“My artists, and any master artist, share a common denominator,” said Susie. “They make you stop and look into the painting with care, enjoying such a pause over and over for years and years.”
TOWNSEND ATELIER: A Community of Artists
A strong atelier can introduce you to a regional community of masters. Stan and Peggy Wood Townsend have been at the center of our region’s atelier movement and recently moved to The Arts Building in Chattanooga. They share the renovated building and synergies with organizations including Arts Build, SoundCorps, and The Southern Lit Alliance.
Townsend Atelier offers regular workshops and lectures by portrait masters such as Chris Saper, Cindy Procious, Seth Haverkamp, and Mia Bergeron. Classes fill quickly and guests often travel far to find such opportunities outside university enrollment.
Townsend Atelier is a hive. Beyond a full slate of master classes, there’s a weekly Thursday evening three-hour ‘drawing from life’ exercise that is well attended. A monthly gathering allows work of all levels and genres to be reviewed by mentors.
In addition, Townsend Atelier is one of the few suppliers in the country that curate the kind of archival-level fine art materials that all commissions demand. When it comes to an heirloom, the artist must select products and surfaces that stand up through time. Product knowledge is just as important a skill as the strokes of a brush. Townsend Atelier educates artists on techniques, but also raw materials. You can purchase supplies online or visit their shop at the atelier.
When you enter the atelier you see a chart that you might expect to see in a physiology classroom or doctor’s office. Here it serves as a reminder that the portrait painter must know the nuance of the bones in an arm, as if they practice sports medicine.
NARRATIVE PORTRAITS by James Courtenay James
James Courtenay James brings mastery to portraits. His work in oils has been informed through the Townsend Atelier community. He is represented by River Gallery in Chattanooga’s Arts District near the Hunter Museum of American Art and primarily works in oil on
commission. He has led workshops at Townsend Atelier but always remains a student, connecting with peers for the weekly drawing group. He describes each of these experiences as ‘invaluable.’
Following a career in commercial graphic design and illustration, Courtenay has shifted his focus solely to studio arts.
Painting with oils has captured his imagination. “Oils are rich and create works that are translucent. They also dry slowly and allow you to work with them longer, turning a smear into a lip or working at the shadows.”
Courtenay said painting is a lot like chess—you plan on what you are going to do several steps ahead. Courtenay may spend a week focused on painting clasped hands over and over in varying degrees of light. He might seem obsessed, but only to someone who doesn’t recognize the skill required for good portraiture. Certainly when you look at a portrait by this artist, gesture is a compelling strength, a signature element.
“We recognize objects and figures every day, but we do not observe these in great detail,” says Courtenay. “Portrait artists take this to near meditation.” He takes his sketchbook everywhere, the coffee shop, the park, the atelier. “Most visual art is about mastering observation.”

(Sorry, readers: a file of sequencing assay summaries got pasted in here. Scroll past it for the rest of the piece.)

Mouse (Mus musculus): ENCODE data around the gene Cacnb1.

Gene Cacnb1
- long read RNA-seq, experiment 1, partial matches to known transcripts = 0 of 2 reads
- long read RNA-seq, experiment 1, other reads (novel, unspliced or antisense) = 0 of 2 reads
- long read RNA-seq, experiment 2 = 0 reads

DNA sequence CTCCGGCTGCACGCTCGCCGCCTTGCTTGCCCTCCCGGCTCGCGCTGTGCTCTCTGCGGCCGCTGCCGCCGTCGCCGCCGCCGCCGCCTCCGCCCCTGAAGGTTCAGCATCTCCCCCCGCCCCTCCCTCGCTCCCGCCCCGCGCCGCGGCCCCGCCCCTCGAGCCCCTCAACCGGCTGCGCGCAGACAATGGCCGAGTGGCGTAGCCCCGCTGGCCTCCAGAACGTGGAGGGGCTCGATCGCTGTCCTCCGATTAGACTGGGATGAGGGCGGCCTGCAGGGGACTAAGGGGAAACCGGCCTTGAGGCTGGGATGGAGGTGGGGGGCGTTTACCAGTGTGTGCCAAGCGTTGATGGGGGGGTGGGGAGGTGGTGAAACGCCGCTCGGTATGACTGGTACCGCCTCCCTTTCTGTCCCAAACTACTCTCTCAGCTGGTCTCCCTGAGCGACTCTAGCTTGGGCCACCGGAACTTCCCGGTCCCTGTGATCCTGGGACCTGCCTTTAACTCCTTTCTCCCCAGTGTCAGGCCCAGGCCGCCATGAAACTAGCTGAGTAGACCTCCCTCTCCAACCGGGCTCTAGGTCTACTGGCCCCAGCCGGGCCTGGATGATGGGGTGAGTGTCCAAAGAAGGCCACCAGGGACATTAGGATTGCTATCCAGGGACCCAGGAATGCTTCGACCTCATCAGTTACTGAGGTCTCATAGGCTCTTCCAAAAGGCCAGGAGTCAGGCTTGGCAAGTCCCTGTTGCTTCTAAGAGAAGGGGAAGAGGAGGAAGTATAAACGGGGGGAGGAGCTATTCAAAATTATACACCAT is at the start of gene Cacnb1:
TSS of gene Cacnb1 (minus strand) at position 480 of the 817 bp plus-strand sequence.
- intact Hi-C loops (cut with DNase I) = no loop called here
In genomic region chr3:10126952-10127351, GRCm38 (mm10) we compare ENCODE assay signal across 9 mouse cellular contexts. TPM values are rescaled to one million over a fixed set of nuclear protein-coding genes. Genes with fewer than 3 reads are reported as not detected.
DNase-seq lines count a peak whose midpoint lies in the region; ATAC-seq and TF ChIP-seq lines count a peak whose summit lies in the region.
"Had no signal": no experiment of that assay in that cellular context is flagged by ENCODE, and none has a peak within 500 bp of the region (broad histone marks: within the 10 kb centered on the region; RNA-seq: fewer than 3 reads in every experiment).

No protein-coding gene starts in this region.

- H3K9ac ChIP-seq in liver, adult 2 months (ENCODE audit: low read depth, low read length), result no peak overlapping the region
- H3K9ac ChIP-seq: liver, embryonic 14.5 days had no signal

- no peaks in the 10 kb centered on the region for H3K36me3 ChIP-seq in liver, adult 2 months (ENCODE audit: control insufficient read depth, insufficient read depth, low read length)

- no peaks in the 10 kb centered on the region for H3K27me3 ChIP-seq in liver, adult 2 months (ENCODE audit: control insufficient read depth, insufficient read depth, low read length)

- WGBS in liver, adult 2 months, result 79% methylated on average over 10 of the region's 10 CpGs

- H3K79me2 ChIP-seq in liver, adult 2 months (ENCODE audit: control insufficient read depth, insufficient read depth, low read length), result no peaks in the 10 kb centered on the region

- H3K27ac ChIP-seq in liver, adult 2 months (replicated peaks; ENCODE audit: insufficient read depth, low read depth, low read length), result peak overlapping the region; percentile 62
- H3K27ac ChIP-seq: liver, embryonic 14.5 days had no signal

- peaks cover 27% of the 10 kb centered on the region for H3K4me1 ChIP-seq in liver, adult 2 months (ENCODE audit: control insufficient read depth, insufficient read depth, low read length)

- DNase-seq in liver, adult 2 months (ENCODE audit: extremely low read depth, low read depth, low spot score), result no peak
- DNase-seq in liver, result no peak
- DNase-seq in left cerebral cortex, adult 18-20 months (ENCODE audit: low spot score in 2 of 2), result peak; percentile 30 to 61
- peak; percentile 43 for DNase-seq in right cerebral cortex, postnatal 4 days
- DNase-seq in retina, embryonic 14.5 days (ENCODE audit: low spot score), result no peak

“As a culture we are accustomed to manufactured things that elevate perfection. However, we remain drawn to handmade items because they are more interesting, more insightful of what it means to be human.” —James Courtenay James
The figure has always been that challenging effort he continues to explore, though he has painted en plein aire. “Painting trees as the focus now feels like an entirely different vocabulary and conversation.”
In his portrait of a portrait artist, Courtenay’s interpretation of his Chattanooga atelier peer Mia Bergeron expresses itself with gesture. The mood of his portrait of Mia is captured in the position of her arm as a gesture of pause and reflection. His mastery of the play of light reveals someone actively engaged but also a private person. It’s a particular moment, and we are witness through the portrait.
Courtenay’s work is an example of a type of portraiture gaining popularity: narrative portrait. Each image alludes to a setting, finding that delicate balance that keeps the focus on the person.
Note the more subtle window Courtenay includes behind Mia Bergeron that serves as metaphor for this artist/subject who is looking outward at the world and through a framed focus. “Framing paintings actually comes from the concept of the window,” offers Courtenay. “The Dutch had curio cabinets and during the Italian Renaissance an aesthetic ran throughout a building, so that the church architecture itself served as a frame.” Similarly, Courtenay’s large painting of a woman draped with a scarf illustrates something important and vital to her being that a head and collar portrait would crop.
Narrative portraiture is where metaphor and subject intertwine with a careful approach as to avoid cliché. A narrative portrait pulls in the viewer, even if the subject is anonymous. Looking at a James Courtenay James painting we are moved to want to better know the person he paints, to see them as a whole person worth knowing.
“Building an art object that will endure is essential,” said Courtenay. “We now have more oil colors and we have learned so much from the past and its failure of materials. We know to avoid those materials and practices that have failed to endure the test of time. Scientific research and technology allows us to better construct an heirloom to avoid cracking or fading.” Courtenay paints exclusively on composite aluminum panels rather than stretched canvas. The painting is both stable and lightweight; it will not warp. This method is drawn from the endurance of exterior metal signs.
Ultimately Courtenay, and other painters, are chasing an element that is always changing: light. “My work attempts to capture a sense of the light in a space and how the person responds to that light,” he said.
Portrait painting is having a revival along with other areas of fine art and craft. “As a culture we are accustomed to manufactured things that elevate perfection. However, we remain drawn to handmade items because they are more interesting, more insightful of what it means to be human.”